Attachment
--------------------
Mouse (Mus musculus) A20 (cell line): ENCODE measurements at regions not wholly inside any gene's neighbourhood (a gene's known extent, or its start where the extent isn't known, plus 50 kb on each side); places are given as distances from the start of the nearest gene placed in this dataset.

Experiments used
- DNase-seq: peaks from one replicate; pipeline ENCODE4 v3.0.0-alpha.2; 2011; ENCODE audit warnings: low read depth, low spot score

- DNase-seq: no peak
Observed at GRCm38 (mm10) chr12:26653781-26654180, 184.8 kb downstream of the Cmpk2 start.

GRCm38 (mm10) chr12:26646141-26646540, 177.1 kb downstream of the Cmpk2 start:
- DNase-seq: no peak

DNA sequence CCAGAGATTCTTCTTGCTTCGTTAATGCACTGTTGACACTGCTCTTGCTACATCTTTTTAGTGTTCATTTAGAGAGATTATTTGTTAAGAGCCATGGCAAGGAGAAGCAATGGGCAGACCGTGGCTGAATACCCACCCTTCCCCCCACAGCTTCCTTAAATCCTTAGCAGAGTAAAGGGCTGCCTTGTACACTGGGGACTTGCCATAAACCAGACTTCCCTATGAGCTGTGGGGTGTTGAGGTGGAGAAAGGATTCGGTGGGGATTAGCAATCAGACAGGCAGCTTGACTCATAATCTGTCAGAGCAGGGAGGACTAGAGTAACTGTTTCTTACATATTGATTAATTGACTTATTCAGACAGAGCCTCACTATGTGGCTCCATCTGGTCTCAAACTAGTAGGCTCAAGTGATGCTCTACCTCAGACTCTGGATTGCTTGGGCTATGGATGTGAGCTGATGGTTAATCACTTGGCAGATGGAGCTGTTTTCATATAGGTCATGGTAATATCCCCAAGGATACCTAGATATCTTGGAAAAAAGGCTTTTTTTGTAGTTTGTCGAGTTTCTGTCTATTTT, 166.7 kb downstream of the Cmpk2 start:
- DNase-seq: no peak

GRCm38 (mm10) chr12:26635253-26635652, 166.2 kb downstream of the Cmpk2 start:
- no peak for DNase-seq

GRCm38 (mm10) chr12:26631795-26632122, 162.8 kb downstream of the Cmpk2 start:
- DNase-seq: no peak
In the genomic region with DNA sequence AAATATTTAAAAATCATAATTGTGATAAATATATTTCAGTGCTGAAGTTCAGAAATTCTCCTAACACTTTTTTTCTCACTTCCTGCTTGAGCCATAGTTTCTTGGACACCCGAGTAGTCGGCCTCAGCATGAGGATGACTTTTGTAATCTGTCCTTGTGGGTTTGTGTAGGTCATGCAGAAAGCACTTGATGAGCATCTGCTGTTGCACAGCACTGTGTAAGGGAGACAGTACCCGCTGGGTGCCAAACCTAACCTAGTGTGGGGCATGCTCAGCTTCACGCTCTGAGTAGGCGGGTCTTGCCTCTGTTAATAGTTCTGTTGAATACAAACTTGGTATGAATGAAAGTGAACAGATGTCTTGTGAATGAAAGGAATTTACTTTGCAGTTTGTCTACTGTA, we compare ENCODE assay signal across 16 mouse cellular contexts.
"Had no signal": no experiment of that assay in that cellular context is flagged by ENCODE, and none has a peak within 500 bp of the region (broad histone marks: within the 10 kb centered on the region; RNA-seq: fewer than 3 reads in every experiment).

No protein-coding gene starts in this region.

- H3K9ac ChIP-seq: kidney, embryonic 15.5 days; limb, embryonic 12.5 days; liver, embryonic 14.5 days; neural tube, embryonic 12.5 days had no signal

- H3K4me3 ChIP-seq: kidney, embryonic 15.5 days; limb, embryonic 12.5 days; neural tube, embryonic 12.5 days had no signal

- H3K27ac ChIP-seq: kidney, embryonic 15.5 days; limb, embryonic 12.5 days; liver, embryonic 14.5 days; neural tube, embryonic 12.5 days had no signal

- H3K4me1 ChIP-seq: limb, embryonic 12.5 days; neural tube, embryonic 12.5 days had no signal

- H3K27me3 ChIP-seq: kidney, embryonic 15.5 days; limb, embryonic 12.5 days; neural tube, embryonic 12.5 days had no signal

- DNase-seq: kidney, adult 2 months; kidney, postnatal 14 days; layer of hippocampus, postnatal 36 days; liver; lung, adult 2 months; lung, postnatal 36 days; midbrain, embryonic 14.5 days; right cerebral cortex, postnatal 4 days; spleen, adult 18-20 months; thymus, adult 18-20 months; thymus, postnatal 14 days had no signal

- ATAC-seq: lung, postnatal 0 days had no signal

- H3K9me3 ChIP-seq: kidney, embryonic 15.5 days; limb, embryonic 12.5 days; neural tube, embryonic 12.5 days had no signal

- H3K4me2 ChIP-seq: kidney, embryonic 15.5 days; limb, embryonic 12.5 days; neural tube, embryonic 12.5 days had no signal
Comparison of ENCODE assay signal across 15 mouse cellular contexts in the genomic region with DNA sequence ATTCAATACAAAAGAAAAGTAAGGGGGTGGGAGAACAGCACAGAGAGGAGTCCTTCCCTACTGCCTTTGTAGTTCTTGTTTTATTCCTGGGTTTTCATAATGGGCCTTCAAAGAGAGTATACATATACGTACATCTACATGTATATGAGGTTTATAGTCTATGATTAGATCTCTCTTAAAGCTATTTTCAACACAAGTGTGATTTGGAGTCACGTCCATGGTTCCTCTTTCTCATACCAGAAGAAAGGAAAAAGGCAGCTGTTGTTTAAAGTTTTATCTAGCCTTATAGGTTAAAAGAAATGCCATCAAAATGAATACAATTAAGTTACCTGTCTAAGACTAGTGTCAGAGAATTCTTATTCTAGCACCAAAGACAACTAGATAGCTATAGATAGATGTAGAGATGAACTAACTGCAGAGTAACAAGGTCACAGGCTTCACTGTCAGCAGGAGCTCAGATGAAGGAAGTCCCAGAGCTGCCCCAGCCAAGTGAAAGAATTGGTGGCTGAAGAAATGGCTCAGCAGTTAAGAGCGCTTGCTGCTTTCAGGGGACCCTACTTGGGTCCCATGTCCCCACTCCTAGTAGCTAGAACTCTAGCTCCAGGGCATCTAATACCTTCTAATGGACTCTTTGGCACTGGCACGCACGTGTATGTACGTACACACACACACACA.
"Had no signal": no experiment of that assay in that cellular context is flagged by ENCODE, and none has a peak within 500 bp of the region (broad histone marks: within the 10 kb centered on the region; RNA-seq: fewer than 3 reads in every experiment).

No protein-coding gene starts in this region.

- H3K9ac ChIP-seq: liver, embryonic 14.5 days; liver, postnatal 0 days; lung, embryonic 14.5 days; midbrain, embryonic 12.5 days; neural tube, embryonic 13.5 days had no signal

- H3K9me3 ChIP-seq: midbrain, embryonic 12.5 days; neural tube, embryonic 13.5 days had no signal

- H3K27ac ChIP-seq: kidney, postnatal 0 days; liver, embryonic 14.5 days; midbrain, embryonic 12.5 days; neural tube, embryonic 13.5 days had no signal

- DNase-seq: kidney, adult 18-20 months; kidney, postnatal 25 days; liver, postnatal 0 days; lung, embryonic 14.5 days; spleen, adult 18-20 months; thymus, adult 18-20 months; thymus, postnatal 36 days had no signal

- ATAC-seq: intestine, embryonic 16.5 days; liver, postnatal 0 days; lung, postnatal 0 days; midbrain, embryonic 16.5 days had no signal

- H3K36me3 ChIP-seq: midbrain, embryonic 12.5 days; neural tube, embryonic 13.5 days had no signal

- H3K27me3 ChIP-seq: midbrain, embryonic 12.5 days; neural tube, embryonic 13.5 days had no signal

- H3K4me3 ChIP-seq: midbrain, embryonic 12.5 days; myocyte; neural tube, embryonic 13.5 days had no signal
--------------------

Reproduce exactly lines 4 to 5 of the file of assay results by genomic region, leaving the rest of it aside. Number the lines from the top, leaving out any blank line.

- DNase-seq: no peak
Observed at GRCm38 (mm10) chr12:26653781-26654180, 184.8 kb downstream of the Cmpk2 start.